Journal Article

Automated detection of filaments in the large-scale structure of the Universe

Roberto E. González and Nelson D. Padilla

in Monthly Notices of the Royal Astronomical Society

Published on behalf of The Royal Astronomical Society

Volume 407, issue 3, pages 1449-1463
Published in print September 2010 | ISSN: 0035-8711
Published online September 2010 | e-ISSN: 1365-2966 | DOI: http://dx.doi.org/10.1111/j.1365-2966.2010.17015.x
Automated detection of filaments in the large-scale structure of the Universe

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We present a new method to identify large-scale filaments and apply it to a cosmological simulation. Using positions of haloes above a given mass as node tracers, we look for filaments between them using the positions and masses of all the remaining dark matter (DM) haloes. In order to detect a filament, the first step consists in the construction of a backbone linking two nodes, which is given by a skeleton-like path connecting the highest local DM density traced by non-node haloes. The filament quality is defined by a density and gap parameters characterizing its skeleton, and filament members are selected by their binding energy in the plane perpendicular to the filament. This membership condition is associated to characteristic orbital times; however if one assumes a fixed orbital time-scale for all the filaments, the resulting filament properties show only marginal changes, indicating that the use of dynamical information is not critical for the method. We test the method in the simulation using massive haloes (M > 1014 h−1 M) as filament nodes. The main properties of the resulting high-quality filaments (which corresponds to ≃33 per cent of the detected filaments) are (i) their lengths cover a wide range of values of up to 150 h−1 Mpc, but are mostly concentrated below 50 h−1 Mpc; (ii) their distribution of thickness peaks at d= 3.0 h−1 Mpc and increases slightly with the filament length; (iii) their nodes are connected on average to 1.87 ± 0.18 filaments for ≃ 1014.1 M nodes; this number increases with the node mass to ≃ 2.49 ± 0.28 filaments for ≃ 1014.9 M nodes; (iv) on average, the central density along the filaments starts at almost a hundred times the average density in the regions surrounding the nodes and then drops to about a few times the mean density at larger distances, where it remains roughly constant over 20–80 per cent of the filament length (this result may depend on the filament length); (v) there is a strong relation between length, quality and how straight a filament is, where shorter filaments are those characterized by higher qualities and more straight-line-like geometries.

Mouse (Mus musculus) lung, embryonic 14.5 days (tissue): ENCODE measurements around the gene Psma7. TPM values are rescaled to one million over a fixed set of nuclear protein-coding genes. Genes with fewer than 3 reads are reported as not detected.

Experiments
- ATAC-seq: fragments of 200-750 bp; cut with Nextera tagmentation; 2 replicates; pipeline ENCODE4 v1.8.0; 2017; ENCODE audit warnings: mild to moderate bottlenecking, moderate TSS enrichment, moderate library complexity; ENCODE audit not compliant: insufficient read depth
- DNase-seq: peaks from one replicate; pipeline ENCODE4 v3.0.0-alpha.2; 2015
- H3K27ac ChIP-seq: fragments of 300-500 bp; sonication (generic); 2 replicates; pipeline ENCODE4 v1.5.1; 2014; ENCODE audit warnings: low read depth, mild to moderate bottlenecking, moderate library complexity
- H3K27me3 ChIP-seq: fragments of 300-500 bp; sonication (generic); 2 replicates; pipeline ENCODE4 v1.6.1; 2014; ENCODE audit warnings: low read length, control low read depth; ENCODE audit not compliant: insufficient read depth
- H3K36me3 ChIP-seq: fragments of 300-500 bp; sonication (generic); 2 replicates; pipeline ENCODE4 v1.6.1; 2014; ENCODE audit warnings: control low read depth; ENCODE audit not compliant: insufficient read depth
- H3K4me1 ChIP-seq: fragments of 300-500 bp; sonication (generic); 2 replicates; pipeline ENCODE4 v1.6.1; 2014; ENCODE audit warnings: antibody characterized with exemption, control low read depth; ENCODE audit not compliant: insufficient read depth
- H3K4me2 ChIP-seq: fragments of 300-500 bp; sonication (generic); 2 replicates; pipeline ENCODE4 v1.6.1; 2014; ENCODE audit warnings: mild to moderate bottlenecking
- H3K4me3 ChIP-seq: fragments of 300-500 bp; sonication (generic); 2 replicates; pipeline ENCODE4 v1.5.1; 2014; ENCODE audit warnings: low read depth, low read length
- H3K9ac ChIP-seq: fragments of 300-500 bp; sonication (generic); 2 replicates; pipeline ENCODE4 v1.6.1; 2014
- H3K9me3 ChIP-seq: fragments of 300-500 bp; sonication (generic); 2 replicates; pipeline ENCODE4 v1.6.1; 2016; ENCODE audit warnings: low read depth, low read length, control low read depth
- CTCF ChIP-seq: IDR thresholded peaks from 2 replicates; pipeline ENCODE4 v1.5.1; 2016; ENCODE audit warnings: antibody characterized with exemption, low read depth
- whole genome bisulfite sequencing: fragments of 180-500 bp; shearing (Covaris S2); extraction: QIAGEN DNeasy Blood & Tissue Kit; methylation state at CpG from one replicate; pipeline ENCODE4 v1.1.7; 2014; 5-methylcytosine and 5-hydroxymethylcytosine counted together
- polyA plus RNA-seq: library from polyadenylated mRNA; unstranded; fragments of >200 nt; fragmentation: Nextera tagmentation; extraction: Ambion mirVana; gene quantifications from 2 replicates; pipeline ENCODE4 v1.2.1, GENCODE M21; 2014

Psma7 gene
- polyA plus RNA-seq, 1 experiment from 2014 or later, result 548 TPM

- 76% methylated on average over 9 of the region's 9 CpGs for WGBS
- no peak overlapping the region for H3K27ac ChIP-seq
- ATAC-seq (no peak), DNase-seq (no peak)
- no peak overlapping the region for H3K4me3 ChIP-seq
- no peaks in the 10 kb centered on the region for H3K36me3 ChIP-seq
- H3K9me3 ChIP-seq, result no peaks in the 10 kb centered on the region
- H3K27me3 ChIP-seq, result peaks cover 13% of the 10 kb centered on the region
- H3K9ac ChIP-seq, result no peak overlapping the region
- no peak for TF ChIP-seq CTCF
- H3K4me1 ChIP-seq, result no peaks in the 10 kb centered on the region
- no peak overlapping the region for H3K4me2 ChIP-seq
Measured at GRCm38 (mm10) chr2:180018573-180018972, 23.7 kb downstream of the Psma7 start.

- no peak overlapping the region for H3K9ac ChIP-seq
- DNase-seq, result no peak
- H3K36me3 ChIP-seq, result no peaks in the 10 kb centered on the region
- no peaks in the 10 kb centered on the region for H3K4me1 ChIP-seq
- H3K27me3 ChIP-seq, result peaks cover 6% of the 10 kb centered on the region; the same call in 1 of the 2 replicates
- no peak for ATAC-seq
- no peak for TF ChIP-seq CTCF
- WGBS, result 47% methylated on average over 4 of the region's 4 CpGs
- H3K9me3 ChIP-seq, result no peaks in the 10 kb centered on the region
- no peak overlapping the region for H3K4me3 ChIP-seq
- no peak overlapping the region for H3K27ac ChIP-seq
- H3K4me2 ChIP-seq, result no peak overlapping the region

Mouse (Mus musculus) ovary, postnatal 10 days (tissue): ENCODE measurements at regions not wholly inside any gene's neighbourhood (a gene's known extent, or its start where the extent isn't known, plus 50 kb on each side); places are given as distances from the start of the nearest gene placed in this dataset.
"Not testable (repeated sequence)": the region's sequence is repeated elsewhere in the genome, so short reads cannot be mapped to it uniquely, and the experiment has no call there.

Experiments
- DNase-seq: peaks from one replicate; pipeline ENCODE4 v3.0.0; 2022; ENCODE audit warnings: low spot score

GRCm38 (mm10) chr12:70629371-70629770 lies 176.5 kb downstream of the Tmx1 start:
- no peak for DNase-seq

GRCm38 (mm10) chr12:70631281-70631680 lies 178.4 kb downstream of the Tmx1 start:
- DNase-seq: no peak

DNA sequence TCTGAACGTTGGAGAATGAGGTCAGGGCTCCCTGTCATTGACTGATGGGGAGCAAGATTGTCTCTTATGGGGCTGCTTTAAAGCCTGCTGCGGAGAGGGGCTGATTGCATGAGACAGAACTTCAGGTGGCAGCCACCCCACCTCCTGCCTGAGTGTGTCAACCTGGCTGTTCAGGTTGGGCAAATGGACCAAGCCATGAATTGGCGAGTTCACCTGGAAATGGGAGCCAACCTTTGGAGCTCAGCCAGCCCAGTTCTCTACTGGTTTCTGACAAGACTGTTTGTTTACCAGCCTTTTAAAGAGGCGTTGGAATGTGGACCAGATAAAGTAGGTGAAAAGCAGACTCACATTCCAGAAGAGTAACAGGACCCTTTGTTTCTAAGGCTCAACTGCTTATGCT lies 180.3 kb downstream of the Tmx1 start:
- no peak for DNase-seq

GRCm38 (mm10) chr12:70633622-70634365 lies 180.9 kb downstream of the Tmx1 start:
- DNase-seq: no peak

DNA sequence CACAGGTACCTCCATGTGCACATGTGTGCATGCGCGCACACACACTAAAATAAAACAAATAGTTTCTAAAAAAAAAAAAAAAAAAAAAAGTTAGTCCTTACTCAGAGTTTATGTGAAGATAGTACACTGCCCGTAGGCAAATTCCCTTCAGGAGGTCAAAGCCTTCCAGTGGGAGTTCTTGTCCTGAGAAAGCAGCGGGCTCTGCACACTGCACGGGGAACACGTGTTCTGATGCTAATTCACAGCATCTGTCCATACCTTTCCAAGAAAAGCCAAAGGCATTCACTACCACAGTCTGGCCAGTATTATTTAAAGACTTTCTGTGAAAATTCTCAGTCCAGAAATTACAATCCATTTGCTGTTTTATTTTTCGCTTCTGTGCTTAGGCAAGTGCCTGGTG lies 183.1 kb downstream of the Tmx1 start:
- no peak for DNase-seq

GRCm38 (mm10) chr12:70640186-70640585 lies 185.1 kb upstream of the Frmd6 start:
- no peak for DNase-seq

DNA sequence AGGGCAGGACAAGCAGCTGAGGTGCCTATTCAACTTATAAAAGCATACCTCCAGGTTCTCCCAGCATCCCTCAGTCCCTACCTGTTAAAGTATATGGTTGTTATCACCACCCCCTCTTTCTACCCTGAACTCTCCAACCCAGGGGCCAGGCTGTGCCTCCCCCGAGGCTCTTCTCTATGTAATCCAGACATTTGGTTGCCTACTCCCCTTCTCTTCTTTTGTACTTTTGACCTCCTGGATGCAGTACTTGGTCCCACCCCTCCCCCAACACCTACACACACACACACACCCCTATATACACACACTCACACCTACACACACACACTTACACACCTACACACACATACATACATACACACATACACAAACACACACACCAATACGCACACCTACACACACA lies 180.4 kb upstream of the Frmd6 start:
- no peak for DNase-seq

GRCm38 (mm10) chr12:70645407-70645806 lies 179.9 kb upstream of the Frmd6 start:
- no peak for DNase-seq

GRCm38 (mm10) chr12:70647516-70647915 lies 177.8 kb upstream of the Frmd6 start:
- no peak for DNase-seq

Keywords: large-scale structure of Universe

Journal Article.  11206 words.  Illustrated.

Subjects: Astronomy and Astrophysics

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